Basalt woman will run in Empire State Building Run-Up to raise funds in honor of her dad |

Basalt woman will run in Empire State Building Run-Up to raise funds in honor of her dad

Scott Condon
The Aspen Times
Courtesy photo

Nancy Dwight Gallagher, of Basalt, is used to running in races where distance is the challenge. Her next effort will be a battle against gravity.

Dwight Gallagher was selected to compete Feb. 4 in the Empire State Building Run-Up, a punishing dash up 86 stories and 1,576 steps to the top of the second-tallest building in Manhattan. She is among the 100 participants chosen for the Multiple Myeloma Research Foundation PowerTeam. Dwight Gallagher is raising funds in honor of her father, Don Dwight, who died from the blood cancer on Oct. 24, 2011.

“I feel honored to be able to go to it,” she said.

Dwight Gallagher, 57, has been a runner since her dad got her interested in track while she was growing up in South Dakota. She has run the New York Marathon four times and was preparing for a fifth last year until Hurricane Sandy struck. She heard about the vertical challenge on the stairs of the Empire State Building while watching television. The event was particularly intriguing since it offers a chance to battle the cancer that claimed her dad.

“The right training is hard when I live in a town where the highest building is four stories.”
Nancy Dwight Gallagher

A limited number of competitors are allowed into the Empire State Building Run-Up. Most are simply competing rather than running to raise money. Last year a record 724 racers finished, according to the website of the sponsoring organization, the New York Road Runners.

Despite being in excellent shape, Dwight Gallagher said she will have to alter training over the next two months. Experts in tower running, as the niche discipline is known, say there’s no training like actually running up stairwells. StairMasters in a gym don’t cut it, and even stadium stairs don’t offer quite the same experience.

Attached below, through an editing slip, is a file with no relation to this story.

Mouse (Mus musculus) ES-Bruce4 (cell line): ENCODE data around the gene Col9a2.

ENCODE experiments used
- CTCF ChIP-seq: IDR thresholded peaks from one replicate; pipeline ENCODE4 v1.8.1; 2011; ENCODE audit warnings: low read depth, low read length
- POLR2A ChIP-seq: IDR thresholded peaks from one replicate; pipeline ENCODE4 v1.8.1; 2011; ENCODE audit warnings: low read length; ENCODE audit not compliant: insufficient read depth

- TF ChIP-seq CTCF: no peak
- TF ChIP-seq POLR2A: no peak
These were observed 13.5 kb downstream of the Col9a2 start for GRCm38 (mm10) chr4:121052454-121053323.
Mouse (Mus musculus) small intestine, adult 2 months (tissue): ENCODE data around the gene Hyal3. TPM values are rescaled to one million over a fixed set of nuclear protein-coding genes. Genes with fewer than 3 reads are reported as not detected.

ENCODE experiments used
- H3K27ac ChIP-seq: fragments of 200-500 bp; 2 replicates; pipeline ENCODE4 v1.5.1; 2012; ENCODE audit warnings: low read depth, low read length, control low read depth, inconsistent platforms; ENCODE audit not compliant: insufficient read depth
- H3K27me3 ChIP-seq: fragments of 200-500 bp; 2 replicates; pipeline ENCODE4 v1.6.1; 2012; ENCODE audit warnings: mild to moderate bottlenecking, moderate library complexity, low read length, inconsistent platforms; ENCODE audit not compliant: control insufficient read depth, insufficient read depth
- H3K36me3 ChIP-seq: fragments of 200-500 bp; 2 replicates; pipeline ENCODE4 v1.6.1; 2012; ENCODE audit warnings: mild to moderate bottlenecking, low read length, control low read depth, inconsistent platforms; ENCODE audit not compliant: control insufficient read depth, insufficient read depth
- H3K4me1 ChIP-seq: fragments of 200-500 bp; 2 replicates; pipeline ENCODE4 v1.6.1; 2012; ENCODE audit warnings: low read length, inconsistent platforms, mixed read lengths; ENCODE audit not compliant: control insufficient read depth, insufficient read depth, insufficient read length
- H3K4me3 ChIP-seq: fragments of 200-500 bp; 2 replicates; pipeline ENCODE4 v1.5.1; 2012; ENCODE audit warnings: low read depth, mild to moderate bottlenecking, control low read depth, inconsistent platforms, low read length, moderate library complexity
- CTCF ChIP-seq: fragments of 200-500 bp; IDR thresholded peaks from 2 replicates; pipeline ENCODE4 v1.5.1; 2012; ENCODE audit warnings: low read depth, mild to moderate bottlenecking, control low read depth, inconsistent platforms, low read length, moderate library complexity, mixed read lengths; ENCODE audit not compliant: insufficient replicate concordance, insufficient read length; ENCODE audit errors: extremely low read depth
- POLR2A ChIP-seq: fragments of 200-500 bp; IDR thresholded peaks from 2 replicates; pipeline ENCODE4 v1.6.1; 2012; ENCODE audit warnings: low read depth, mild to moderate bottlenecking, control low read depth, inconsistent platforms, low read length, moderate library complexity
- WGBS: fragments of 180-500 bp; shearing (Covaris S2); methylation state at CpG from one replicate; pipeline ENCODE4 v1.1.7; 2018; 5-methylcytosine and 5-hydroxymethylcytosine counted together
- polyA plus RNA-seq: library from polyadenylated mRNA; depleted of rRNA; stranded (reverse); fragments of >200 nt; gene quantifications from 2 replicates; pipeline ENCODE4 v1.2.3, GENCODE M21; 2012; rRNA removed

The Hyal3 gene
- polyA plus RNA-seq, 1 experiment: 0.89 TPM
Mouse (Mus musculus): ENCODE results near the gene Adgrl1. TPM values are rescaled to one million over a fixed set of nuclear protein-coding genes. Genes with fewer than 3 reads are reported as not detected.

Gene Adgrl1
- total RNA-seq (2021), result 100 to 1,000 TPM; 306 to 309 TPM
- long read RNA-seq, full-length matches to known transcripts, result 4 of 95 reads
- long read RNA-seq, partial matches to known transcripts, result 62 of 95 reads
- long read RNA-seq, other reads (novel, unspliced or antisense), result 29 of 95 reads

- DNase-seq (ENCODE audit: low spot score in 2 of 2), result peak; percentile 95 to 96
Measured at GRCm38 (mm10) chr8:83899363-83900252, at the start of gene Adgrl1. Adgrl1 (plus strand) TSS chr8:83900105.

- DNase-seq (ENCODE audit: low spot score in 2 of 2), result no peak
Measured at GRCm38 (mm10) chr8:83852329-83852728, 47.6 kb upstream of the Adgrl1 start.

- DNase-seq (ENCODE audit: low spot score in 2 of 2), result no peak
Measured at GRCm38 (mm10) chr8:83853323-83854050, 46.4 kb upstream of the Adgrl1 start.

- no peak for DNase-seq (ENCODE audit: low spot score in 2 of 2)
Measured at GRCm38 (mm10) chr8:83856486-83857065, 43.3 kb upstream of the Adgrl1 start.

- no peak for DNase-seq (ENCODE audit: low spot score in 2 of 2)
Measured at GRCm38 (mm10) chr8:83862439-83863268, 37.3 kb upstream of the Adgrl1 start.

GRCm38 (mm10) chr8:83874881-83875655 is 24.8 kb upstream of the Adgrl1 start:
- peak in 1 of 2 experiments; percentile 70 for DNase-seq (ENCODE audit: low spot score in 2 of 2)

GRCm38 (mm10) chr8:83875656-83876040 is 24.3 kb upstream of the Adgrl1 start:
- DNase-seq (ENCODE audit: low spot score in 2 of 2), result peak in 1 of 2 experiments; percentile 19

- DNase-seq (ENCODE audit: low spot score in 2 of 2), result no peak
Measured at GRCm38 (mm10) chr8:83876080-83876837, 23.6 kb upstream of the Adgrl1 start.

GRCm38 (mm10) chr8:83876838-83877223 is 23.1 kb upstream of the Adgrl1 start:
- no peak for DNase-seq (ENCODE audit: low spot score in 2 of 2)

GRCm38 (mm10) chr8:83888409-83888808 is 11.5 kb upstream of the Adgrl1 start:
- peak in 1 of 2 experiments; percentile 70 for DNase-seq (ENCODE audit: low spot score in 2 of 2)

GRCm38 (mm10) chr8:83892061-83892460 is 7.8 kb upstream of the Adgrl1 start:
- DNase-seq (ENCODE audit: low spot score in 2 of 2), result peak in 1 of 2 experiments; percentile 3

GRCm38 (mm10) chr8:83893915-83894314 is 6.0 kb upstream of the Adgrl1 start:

“The right training is hard when I live in a town where the highest building is four stories,” Dwight Gallagher said. “I’m at a disadvantage.”

She experienced her first taste of tower trauma while on a recent visit to New York City. She dashed up the stairwell of the hotel where she was staying. A friend who manages a Denver hotel also has pledged to provide her with practice time.

Nancy’s husband, R.J. Gallagher, has little doubt she will adapt to the different style of running required to climb the Empire State Building. After all, she holds the South Dakota High School record for the 100-yard dash, he noted. The year after she set the record, the measurement was switched to meters, guaranteeing she would retain honors in the 100-yard dash, he quipped.

Dwight Gallagher said tower running will be a different experience. The stairwells are narrow and steep. The air is warm and dusty.

“It’s not like being in the outdoors. It’s a sauna,” she said.

She already knows she wants to use handrails to allow her upper body to help her legs. She plans on taking two steps at a time. The motto on her fundraising page says, “One small step for Nancy = one giant step for a cure.”

She pledged to raise at least $2,500 when she entered. She aims to raise at least $3,000. She’s collected $450 thus far and is just starting to seek contributors. Her fundraising page can be found at

More on the Multiple Myeloma Research Foundation can be found at

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